Workforce in demand, but e-pass slows down flow

Chennai limping back to normalcy; authorities need to do more to help workers return without hiccups

Lakhs of white and blue collared workers were forced to leave Chennai for their hometowns in March as the COVID-19 crisis unfolded. Representational image: iStock

As the COVID-19 effect fades slowly in state capital Chennai, the workforce seems eager to return to their “normal” routine, provided their re-entry is made smooth and people-friendly.

According to official figures, the number of positive cases in Chennai has dropped significantly from 2,393 in June to 984 in August.

Notably, lakhs of workers – both white and blue collared – were forced to leave Chennai for their hometowns in March as the COVID-19 crisis unfolded. Many of them, mostly daily-wagers, lost their jobs while the lucky and privileged ones got to work from home. As it stands today, the industry and service sectors want their people back to restart the work engines, but bottlenecks remain.

Despite stringent norms put in place by the authorities to avail of an e-pass to travel from one district to another in Tamil Nadu, several daily wage labourers, techies and marketing executives are forced to take a detour to sneak into the city.

Ilayaraja, a cook from Dalmiapuram in Trichy district, could not manage his family expenses with a part-time job in his native village. He used to work at a small hotel in Chennai. “It was early March when I visited my native place to be with my pregnant wife. I got stuck there for over three months. After the unlock began, I managed to get a part-time job as a cook for a paltry salary of Rs 250. This was not enough to feed my wife and three children. The only option left with me was to travel to Chennai somehow and rejoin the hotel I was working with earlier,” said Ilayaraja.

Getting back to Chennai was no easy task though. Since there was no public transport available, Ilayaraja had to hitch a ride in a truck. “It is not just me. Many like me are travelling back to Chennai, but it is not an easy task at all,” he said.

Kasinathan, a plumber, who hails from Dalmiapuram, reached Chennai in early July and has been busy since. “There is not much work available in my town. I reached Chennai and met my supervisor and now I am so busy that I don’t get time to have lunch,” said Kasinathan with a smile.

While daily wage labourers have somehow managed to travel back to Chennai, a lot of white-collared employees are still struggling to get back.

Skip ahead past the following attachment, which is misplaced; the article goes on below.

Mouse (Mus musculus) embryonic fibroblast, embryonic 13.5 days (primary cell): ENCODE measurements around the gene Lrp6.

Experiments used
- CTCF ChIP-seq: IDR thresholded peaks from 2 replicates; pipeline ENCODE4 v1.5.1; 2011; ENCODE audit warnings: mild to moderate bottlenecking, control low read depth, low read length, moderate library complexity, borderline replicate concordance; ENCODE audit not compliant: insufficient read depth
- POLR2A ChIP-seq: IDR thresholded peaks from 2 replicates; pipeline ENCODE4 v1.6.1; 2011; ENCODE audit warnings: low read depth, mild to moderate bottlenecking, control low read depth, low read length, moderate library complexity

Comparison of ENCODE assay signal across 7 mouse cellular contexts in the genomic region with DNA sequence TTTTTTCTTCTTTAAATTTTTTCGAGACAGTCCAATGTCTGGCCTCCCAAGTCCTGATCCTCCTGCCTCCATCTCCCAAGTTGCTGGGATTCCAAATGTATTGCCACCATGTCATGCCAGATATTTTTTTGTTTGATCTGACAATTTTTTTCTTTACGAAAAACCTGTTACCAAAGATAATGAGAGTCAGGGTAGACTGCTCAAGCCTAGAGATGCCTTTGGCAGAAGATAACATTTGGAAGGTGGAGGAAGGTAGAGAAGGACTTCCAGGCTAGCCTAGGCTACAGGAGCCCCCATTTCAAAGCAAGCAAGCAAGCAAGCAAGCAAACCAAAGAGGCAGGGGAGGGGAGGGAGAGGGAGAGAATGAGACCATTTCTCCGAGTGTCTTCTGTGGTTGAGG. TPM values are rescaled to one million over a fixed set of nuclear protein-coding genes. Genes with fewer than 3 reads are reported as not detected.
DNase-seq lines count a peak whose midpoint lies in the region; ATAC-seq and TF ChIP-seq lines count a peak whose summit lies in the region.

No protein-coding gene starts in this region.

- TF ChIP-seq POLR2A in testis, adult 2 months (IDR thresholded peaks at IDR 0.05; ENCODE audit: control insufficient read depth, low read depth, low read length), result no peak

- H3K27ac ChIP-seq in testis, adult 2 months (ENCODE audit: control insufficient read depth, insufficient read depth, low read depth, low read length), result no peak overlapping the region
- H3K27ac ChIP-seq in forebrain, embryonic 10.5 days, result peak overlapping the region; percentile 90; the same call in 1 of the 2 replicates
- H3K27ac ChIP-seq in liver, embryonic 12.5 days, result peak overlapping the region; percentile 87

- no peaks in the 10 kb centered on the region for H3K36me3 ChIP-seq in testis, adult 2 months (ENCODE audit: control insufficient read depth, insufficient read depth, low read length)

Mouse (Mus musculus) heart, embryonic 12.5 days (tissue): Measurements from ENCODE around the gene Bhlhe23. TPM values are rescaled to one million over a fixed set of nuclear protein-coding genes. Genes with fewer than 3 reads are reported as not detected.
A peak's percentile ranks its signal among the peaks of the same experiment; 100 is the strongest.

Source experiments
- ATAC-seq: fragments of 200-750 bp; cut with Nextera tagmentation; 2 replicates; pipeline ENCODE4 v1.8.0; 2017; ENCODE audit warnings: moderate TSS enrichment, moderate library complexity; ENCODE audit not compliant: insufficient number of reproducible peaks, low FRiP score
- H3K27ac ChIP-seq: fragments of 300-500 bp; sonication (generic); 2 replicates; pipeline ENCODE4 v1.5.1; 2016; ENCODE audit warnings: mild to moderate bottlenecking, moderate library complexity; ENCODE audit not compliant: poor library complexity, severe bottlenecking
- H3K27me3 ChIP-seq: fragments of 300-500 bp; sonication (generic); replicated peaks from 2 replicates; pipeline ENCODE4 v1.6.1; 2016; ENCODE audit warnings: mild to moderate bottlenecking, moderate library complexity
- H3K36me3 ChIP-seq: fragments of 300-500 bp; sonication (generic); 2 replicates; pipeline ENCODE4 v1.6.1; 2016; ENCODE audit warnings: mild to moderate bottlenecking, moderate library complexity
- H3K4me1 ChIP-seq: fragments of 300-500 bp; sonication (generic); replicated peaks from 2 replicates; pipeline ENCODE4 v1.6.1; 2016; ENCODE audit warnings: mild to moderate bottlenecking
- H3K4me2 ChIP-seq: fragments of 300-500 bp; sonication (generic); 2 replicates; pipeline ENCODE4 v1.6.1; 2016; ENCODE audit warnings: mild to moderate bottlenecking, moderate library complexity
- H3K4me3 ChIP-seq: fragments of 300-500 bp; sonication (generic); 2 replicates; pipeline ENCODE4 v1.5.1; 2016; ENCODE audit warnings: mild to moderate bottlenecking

The provision to ‘work from home’ has been extended till October, but some IT firms in Chennai have asked their employees, engaged in critical works, to return urgently. “Now that the Covid cases are on the decline, our bosses have asked critical resources, including team leaders, to come back to Chennai,” said R Krishna Kumar, a team leader with a leading IT firm. Krishna made five unsuccessful attempts to secure an e-pass. Finally, he took his friend’s bike from Madurai and drove all the way to Chennai. “Had I got an e-pass, I would have taken a car and travelled peacefully. The government would also have had my details to track as well,” Krishna rued.

Not just the techies, even marketing personnel are badly needed back at work. Gokulavannan, a marketing executive with a leading cement manufacturing company, was attending to his customers through phone calls and video meetings till July.

He was recently asked to report at Chennai on August 1. “The company, however, is not ready to get me an e-pass. They were lenient till the number of cases was rising. As soon as the count started to decline in Chennai, the pressure started mounting on me to come back,” Gokulavannan said.

While Gokulavannan managed to convince his family to return and secured an e-pass after seven unsuccessful attempts, many of his colleagues were not so lucky. “Seven top executives, who were drawing more than Rs 10 lakh per annum, have put in their papers and they were relieved immediately,” Gokulvannan said.

As the number of people returning for work goes up, there is a growing clamour to make the e-pass procedure user-friendly. Opposition leaders and trade unions have demanded cancellation of the e-pass system for people to move from one place to another with ease.

Chief Minister Edappadi K Palaniswami, however, thinks otherwise. He said the restrictions are in place to discourage non-essential movement of people and that the e-pass system would continue to be in place. Palaniswami said he would soon constitute special teams at the district level to clear e-pass applications at the earliest.

More than 1,000 migrant workers have been issued e-pass with help from their employers to travel back to Chennai.

Greater Chennai Corporation’s Deputy Commissioner (Revenue & Finance) Meghanath Reddy said that 229 passes have been issued till August 11 to bring back 2100 people. “We expect more people to come back soon,” he said.

To avoid chaos – like it happened after the lockdown was announced – manpower agencies and companies have been instructed to arrange vehicles to get back their workers and provide them accommodation during quarantine. The companies have been asked to subject all the migrant workers to RT-PCR tests. The companies have also been asked to furnish complete details of the migrant workers returning to monitor them frequently.

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